This can’t be the right road,” I said to my husband, and then… I smelled the bread.
At the end of a dirt road that leads through Prince Edward Island forest, you come to the Three Rivers National Historic Site. Looking across a garden, up at the wooden structures beside the Montague River,it is not difficult to imagine you are visiting the Roma settlement in 1732. The King of France sent food merchant, Jean Pierre Roma, to establish an international trading post on the island now called Prince Edward Island. Cod fishing was important at that time, because France as a Roman Catholic nation had many religious days when a person could not partake of meat. Jean Pierre Roma was an ambitious man, and as well as running his post as a cod fishery, he traded products in the Caribbean, bringing back spices, molasses, and to his delight– excellent rum.
This settlement existed for only 13 years between 1732 and 1745. During that time, the settlement consisted of eleven buildings that housed the men and few women that were sent over from France. Many were sent as a form of punishment for a crime they had committed, however minor. If the presiding judge had investments in a company, such as the Roma trading post, the person found guilty would be sent across the seas to work for that company. The indentured female servants are described as mischievous and were known to cause trouble around the settlement. In 1745, the British attacked the settlement, it is suspected, entering through a tunnel from the river. In the tunnel, Roma stored his bottles of rum. Could that be the reason that 45 broken bottles were found during excavations?
In 1968, the government of Canada initiated an archeological dig and 7000 relics from the Roma settlement have been found. A reconstruction of the settlement was build in 2004 and now it is a piece of living history with interpretive staff and numerous special events each year to celebrate the history on this piece of land.
I visited to learn about the food that was eaten in a settlement at this time in history.
Heritage food has been highlighted as a way for visitors to experience the history of this site.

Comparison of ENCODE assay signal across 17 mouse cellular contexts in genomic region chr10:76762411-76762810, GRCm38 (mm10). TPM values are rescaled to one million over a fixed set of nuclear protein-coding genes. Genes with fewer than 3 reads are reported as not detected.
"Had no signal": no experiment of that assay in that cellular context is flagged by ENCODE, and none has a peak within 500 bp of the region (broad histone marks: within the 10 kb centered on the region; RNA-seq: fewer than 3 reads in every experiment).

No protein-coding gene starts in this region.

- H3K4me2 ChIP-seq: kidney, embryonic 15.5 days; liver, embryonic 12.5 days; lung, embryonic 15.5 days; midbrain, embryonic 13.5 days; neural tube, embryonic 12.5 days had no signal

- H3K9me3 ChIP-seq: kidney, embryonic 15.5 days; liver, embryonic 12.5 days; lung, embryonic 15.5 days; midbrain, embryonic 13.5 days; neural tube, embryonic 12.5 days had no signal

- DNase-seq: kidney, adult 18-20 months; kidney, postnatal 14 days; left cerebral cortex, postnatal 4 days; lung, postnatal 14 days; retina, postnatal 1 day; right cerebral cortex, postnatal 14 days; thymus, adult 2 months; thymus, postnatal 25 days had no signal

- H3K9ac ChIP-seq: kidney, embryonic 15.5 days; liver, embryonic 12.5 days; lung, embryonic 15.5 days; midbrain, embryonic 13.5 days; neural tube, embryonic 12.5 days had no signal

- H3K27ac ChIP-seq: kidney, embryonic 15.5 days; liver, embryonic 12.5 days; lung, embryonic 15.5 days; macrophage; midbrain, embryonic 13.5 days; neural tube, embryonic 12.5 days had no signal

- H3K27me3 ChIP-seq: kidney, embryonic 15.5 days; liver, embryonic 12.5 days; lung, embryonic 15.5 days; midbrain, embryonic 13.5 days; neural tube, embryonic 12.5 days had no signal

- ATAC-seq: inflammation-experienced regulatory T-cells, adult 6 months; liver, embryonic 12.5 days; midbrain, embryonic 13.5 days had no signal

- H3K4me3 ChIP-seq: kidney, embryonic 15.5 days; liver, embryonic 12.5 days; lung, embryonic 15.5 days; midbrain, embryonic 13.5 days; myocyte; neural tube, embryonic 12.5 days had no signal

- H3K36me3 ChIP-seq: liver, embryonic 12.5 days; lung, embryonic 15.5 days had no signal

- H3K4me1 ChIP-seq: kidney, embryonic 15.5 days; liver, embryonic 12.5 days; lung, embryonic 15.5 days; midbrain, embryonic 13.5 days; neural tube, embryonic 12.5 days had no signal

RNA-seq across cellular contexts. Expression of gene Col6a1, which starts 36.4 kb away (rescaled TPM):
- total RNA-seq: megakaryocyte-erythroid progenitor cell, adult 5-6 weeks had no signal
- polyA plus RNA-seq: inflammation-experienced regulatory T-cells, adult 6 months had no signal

A large brick bread oven has been reconstructed and is used on a regular basis to make bread for visitors the way it was baked in the 1700’s. Each servant who worked at the settlement was given rations of a one and a half pound loaf of bread and some molasses, 2 or 3 times a week. That supplemented their diet of chowder, using freshly caught fish.
A large French style garden was maintained that was full of such vegetables as melon, peas, onions, carrots, parsnips, and cabbage. This was long before the time of fame for the Prince Edward Island potato, as then they were then considered poisonous. In the garden were 16 kinds of herbs that were used, as medicine- for the garden was the only pharmacy of the time. The men most often died from hernia complications.
Roma now takes visitors on a historic food journey by serving a heritage lunch each day between 12 an 1:30. On the menu for lunch is a combination of foods that would have been eaten at that time, and traditional PEI fare. Seafood chowder, Creamy parsnip soup, fish cakes and beans, ginger cookies, apple pie are among some of the foods served for lunch – of course with a piece of bread baked in the oven at Roma. Afternoon tea from 2- 4 pm, includes chocolate cake with sauce anglais, bannock, Roma bread, and ginger cookies along with other specialties.
Some Sunday Brunch menu items include: ham, eggs, Roma bread, seafood chowder, fish cakes and baked beans and bannock.
A pioneer festival in August and a Gala Heritage Feast in September are also celebrated annually at the settlement and special menus are served to visitors at these festivities. Music, costumed interpreters and games bring the settlement to life.
There are hiking trails along the river that guided us to the archeological dig and others parts of the trading post.
We could still smell the bread as we drove out the dirt road back to the twenty first century, but what a tasty visit into the past we had that summer day in Prince Edward Island. For further information: http://www.roma3rivers.com
Louise Arsenault and Tamara Sock participate in the Pioneer Festival at Roma